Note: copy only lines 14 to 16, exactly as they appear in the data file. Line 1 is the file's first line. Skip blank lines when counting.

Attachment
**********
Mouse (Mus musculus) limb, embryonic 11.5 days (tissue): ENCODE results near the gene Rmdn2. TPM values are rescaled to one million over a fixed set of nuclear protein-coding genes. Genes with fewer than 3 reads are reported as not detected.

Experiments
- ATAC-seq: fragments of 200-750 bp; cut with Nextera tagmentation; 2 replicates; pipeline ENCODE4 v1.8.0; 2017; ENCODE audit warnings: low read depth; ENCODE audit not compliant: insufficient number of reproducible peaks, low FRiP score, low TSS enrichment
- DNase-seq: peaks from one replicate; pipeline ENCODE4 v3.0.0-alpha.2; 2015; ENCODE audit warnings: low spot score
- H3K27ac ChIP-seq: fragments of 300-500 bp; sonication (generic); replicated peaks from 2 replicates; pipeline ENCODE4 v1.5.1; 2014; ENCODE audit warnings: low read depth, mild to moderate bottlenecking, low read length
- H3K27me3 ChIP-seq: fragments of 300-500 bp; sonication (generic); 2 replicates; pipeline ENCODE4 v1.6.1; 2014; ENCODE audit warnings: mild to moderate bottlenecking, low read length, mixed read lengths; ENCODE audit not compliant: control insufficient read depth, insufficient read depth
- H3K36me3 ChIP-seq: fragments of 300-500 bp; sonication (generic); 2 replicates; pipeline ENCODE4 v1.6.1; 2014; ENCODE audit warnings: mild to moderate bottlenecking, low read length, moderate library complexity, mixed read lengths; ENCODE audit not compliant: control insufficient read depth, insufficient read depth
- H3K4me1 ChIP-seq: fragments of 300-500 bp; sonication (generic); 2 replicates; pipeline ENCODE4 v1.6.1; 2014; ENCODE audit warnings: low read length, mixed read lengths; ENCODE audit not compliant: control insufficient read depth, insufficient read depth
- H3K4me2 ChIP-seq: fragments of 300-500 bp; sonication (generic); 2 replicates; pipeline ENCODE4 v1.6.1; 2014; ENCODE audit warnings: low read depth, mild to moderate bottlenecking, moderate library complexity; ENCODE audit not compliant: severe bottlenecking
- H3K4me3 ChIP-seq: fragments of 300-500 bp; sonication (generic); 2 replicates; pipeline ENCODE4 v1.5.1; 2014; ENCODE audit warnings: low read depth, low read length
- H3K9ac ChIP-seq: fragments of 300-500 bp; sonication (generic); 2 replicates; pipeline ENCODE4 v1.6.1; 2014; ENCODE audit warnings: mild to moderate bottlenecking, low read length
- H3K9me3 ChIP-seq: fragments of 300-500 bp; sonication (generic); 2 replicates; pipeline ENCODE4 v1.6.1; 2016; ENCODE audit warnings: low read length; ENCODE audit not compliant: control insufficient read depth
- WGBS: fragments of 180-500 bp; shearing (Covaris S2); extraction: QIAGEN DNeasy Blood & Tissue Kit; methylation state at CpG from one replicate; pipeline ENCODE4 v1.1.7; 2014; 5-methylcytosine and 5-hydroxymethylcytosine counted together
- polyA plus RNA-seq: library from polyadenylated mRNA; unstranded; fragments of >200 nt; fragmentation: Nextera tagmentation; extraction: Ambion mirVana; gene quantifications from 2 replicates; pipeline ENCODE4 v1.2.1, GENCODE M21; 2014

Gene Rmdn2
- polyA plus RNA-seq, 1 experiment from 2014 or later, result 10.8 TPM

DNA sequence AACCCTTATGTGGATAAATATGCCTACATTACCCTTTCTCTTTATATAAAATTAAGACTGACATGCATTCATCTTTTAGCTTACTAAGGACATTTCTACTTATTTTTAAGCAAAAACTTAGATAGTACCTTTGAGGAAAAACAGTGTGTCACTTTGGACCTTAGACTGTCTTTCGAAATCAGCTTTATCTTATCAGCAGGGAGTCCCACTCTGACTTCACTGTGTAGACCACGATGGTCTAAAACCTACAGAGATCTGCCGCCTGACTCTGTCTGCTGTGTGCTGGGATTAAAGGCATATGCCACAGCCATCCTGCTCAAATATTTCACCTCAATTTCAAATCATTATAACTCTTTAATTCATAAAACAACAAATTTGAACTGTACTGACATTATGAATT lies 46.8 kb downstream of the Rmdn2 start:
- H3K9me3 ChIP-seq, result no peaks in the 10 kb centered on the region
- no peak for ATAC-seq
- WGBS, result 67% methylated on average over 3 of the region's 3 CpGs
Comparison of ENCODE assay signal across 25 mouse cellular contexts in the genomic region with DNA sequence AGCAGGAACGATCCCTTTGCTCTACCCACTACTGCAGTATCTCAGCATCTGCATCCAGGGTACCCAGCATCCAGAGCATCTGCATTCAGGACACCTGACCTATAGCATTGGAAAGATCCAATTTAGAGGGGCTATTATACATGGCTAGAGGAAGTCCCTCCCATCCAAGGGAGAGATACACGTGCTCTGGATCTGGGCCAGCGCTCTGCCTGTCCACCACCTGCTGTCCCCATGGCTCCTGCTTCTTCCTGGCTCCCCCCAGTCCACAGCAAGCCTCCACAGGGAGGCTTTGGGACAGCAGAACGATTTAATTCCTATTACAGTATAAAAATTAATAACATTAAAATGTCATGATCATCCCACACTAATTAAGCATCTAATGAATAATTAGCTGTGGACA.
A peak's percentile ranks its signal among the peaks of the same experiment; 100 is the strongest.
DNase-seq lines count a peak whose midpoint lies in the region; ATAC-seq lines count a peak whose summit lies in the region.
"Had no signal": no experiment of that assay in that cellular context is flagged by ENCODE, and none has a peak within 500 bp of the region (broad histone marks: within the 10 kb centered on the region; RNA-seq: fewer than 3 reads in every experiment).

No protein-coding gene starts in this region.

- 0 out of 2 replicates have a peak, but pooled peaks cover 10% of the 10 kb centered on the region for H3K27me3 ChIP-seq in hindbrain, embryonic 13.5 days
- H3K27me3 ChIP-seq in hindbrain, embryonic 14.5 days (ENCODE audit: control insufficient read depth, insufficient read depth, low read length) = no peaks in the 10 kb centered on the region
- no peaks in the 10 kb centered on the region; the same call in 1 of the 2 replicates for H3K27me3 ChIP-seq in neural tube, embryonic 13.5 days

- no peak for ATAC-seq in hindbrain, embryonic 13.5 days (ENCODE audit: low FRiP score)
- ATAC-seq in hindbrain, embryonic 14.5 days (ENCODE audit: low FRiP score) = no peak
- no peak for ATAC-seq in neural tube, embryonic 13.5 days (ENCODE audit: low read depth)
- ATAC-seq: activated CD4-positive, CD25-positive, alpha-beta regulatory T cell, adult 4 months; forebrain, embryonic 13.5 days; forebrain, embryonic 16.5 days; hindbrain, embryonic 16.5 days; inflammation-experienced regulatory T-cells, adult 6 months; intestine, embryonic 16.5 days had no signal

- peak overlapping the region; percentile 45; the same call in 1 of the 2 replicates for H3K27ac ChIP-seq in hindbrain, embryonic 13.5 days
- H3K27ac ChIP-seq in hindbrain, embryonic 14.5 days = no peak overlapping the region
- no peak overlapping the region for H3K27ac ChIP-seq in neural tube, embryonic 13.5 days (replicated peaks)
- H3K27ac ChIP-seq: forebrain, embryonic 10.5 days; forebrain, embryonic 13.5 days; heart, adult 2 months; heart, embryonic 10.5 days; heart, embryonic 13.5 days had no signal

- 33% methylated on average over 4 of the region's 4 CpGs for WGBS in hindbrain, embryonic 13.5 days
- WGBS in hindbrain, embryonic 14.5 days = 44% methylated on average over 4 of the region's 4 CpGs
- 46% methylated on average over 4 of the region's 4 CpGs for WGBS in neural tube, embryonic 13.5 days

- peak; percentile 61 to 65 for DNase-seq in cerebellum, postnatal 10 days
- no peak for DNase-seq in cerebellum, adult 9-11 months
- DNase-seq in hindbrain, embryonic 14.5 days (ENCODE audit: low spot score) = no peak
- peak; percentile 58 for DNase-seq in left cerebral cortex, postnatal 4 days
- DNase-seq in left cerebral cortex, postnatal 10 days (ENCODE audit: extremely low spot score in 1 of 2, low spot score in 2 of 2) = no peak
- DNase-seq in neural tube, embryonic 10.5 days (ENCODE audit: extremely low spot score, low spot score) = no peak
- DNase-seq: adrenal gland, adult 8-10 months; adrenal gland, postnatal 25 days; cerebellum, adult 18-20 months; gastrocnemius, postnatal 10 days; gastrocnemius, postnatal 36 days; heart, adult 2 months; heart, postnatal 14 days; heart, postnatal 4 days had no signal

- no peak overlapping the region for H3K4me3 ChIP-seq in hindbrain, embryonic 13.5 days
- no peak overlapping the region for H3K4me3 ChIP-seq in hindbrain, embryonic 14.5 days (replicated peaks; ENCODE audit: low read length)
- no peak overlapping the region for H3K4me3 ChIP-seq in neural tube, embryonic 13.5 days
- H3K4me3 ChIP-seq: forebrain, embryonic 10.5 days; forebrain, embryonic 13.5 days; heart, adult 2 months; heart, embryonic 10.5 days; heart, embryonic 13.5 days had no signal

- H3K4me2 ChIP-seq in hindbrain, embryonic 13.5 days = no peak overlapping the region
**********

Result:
- polyA plus RNA-seq: library from polyadenylated mRNA; unstranded; fragments of >200 nt; fragmentation: Nextera tagmentation; extraction: Ambion mirVana; gene quantifications from 2 replicates; pipeline ENCODE4 v1.2.1, GENCODE M21; 2014

Gene Rmdn2
- polyA plus RNA-seq, 1 experiment from 2014 or later, result 10.8 TPM